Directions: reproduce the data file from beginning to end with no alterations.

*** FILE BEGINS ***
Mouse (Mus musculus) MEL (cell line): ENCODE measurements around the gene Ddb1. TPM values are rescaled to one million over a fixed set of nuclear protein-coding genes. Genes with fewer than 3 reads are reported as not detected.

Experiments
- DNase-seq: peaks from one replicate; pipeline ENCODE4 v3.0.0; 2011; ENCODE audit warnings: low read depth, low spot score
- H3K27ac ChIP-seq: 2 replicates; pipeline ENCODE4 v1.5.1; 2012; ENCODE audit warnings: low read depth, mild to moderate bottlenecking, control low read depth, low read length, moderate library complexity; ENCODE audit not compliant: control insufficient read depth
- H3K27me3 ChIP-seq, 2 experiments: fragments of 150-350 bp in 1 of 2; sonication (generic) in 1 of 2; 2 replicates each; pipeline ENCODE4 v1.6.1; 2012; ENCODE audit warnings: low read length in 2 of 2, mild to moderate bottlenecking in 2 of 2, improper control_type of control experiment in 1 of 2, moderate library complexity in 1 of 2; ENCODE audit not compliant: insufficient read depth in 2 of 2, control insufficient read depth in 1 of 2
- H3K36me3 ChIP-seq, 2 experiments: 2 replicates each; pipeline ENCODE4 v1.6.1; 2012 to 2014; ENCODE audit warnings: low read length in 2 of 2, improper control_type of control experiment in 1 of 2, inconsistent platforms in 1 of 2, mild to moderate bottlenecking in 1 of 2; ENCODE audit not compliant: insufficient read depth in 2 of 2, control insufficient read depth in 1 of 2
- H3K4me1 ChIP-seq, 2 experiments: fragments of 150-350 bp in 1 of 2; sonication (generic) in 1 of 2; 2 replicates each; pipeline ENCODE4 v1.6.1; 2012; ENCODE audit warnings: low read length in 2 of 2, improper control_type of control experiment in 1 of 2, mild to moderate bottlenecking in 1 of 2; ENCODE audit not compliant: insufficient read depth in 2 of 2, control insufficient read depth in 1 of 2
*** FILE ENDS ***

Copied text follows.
Mouse (Mus musculus) MEL (cell line): ENCODE measurements around the gene Ddb1. TPM values are rescaled to one million over a fixed set of nuclear protein-coding genes. Genes with fewer than 3 reads are reported as not detected.

Experiments
- DNase-seq: peaks from one replicate; pipeline ENCODE4 v3.0.0; 2011; ENCODE audit warnings: low read depth, low spot score
- H3K27ac ChIP-seq: 2 replicates; pipeline ENCODE4 v1.5.1; 2012; ENCODE audit warnings: low read depth, mild to moderate bottlenecking, control low read depth, low read length, moderate library complexity; ENCODE audit not compliant: control insufficient read depth
- H3K27me3 ChIP-seq, 2 experiments: fragments of 150-350 bp in 1 of 2; sonication (generic) in 1 of 2; 2 replicates each; pipeline ENCODE4 v1.6.1; 2012; ENCODE audit warnings: low read length in 2 of 2, mild to moderate bottlenecking in 2 of 2, improper control_type of control experiment in 1 of 2, moderate library complexity in 1 of 2; ENCODE audit not compliant: insufficient read depth in 2 of 2, control insufficient read depth in 1 of 2
- H3K36me3 ChIP-seq, 2 experiments: 2 replicates each; pipeline ENCODE4 v1.6.1; 2012 to 2014; ENCODE audit warnings: low read length in 2 of 2, improper control_type of control experiment in 1 of 2, inconsistent platforms in 1 of 2, mild to moderate bottlenecking in 1 of 2; ENCODE audit not compliant: insufficient read depth in 2 of 2, control insufficient read depth in 1 of 2
- H3K4me1 ChIP-seq, 2 experiments: fragments of 150-350 bp in 1 of 2; sonication (generic) in 1 of 2; 2 replicates each; pipeline ENCODE4 v1.6.1; 2012; ENCODE audit warnings: low read length in 2 of 2, improper control_type of control experiment in 1 of 2, mild to moderate bottlenecking in 1 of 2; ENCODE audit not compliant: insufficient read depth in 2 of 2, control insufficient read depth in 1 of 2